Even if I hadn’t had a car mishap and had a relationship end that night, I was still put off by the whole thing.  I told him again I was an artist, not a financial adviser.  Even though I was desperate for work, I told him I didn’t know what I could offer.  Then he asked the immortal question:

“Well, perhaps you’d like to consider changing careers?”

…I was two months out of art school.  I had literally just worked myself into a panic trying to get my BFA in a subject I was passionate about.  Of course I wasn’t considering changing careers.  I flatly told him “No” and hung up.

Over the next few weeks I fell into the worst depression of my life.  I didn’t even want to go out and see my friends because they were my now ex-girlfriend’s friends too and I was still ashamed about damaging her car.  I began to not even bother looking for work.  I slept way too much, and the only sustenance I was talking in was macaroni, White Castle, and Jack Daniels.  I’d sit in the tub fully clothed and listen to Radiohead on my iPod while I drank myself stupid.  By the end of it I had lost something like ten or fifteen pounds.  When my friends asked what my secret was later I would tell them “not caring whether you lived or died?”

Then (and I will never forget this) I was cutting vegetables for one of the few healthy meals I had decided to make myself during that time.  After finishing one, I stopped for a second and I looked at the knife…and I looked hard at the blade.  I lingered for a second and I looked at the knife in a way I know is not healthy to look at knives.  I dropped it immediately and called home, telling my parents I wanted to move back to Chicago.  I felt afraid that if I stayed in Minnesota, I’d hurt myself.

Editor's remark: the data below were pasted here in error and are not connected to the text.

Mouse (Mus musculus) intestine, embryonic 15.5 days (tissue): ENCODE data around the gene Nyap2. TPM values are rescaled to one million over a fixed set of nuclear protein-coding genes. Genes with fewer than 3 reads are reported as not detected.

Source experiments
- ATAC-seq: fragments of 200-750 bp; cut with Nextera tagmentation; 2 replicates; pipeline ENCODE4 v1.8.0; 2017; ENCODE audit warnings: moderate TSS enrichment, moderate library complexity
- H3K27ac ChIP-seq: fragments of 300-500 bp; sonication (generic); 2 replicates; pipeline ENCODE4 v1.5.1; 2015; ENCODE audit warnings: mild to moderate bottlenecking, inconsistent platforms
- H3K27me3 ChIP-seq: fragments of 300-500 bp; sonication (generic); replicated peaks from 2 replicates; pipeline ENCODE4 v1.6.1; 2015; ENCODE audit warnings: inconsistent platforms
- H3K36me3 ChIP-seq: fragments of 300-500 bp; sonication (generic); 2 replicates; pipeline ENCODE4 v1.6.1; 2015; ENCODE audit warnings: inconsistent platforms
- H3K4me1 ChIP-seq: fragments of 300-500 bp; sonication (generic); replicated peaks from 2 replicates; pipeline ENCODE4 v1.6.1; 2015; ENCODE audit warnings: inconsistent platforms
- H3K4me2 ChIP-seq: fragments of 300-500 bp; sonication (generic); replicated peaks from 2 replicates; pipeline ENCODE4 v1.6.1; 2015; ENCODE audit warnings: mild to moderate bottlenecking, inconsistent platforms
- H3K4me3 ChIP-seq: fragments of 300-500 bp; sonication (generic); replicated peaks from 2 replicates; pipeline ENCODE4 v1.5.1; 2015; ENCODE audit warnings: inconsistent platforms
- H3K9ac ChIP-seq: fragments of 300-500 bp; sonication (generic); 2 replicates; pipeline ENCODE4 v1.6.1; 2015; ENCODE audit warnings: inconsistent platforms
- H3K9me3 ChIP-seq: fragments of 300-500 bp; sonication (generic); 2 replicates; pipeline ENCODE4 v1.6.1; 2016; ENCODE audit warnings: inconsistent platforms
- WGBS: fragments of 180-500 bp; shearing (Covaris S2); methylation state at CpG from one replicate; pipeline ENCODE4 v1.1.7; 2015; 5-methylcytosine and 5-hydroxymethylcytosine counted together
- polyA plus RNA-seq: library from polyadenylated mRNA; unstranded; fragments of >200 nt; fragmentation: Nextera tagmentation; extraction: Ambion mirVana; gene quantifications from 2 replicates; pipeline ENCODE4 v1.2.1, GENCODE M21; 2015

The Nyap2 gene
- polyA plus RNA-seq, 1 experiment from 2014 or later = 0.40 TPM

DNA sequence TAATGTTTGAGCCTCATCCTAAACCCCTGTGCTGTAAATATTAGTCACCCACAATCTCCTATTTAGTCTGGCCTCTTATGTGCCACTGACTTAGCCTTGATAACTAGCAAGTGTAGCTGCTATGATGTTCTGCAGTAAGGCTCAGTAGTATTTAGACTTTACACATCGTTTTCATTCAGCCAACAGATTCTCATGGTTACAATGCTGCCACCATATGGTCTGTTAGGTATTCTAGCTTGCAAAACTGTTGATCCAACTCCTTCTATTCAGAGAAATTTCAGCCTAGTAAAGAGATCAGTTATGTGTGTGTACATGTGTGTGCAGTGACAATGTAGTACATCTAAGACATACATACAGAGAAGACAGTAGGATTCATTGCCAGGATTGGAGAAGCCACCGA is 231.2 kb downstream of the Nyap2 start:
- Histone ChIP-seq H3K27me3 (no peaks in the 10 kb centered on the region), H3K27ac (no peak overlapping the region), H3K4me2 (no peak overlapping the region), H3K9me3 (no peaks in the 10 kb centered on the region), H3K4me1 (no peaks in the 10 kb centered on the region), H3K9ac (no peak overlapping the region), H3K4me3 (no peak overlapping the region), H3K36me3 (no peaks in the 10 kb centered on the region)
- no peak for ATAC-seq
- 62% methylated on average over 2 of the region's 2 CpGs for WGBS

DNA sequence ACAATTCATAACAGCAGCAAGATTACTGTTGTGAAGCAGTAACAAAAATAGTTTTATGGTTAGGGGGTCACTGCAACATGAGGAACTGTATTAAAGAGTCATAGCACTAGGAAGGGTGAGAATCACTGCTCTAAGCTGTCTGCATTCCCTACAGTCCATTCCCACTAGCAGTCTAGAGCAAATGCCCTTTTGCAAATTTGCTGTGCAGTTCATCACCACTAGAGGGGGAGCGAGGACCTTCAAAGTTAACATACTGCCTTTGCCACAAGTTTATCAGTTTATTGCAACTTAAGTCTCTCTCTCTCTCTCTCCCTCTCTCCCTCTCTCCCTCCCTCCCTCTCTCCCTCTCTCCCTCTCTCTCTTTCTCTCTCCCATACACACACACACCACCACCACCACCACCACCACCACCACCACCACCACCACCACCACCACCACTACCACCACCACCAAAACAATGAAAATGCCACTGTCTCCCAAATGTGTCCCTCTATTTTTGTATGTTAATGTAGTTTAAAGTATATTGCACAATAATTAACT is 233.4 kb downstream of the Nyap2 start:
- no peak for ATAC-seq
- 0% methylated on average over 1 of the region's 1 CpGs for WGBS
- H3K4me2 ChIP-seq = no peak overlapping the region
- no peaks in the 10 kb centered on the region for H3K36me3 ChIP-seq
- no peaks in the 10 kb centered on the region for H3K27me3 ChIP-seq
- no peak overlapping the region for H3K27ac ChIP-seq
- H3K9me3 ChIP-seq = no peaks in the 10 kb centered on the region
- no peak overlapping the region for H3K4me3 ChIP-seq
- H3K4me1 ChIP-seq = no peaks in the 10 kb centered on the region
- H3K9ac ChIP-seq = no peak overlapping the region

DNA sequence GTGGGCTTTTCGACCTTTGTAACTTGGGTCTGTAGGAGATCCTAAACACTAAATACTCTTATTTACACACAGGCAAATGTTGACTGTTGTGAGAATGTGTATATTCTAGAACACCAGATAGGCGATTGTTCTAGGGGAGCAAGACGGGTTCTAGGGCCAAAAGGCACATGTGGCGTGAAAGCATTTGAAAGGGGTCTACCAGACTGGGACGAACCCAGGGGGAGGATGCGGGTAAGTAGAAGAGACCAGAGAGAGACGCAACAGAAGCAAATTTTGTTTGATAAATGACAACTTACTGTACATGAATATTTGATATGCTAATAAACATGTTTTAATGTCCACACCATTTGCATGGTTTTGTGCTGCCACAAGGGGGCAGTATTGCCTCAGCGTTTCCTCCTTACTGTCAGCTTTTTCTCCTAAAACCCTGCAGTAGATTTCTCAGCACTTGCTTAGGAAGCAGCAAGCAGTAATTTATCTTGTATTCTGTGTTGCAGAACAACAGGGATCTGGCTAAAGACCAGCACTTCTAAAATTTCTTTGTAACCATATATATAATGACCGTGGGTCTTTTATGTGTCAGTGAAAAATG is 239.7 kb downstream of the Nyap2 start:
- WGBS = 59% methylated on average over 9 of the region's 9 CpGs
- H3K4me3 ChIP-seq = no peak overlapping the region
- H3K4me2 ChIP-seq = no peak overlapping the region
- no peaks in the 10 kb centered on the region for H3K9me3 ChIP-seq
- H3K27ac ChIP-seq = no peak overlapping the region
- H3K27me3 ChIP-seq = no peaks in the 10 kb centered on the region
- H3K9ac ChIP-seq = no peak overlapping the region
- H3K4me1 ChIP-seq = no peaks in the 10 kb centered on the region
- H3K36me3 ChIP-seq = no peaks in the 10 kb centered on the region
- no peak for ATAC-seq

A week later my father arrived with his pick-up truck.  We loaded all the stuff I wanted to keep into the flatbed, gave away the rest, and headed for home.  I had left Minneapolis for good.

” -“

Three years later I found myself finishing my last print for convention season in the humble studio I had set up for myself in my parents’ basement.  My second full length graphic novel had just arrived in the mail not two days before and looked fantastic.  I hadn’t had another panic attack in all that time and was gearing up for an exciting month as my career was getting a huge boon.

Then I noticed a call I had missed on my cell phone because it was on vibrate.  Looks like they had left a message on voice mail.  I hit the button and listened to it.

It was from Primerica, checking up three years later and seeing if I was still interested in changing careers.

…Thanks for the memories, assholes.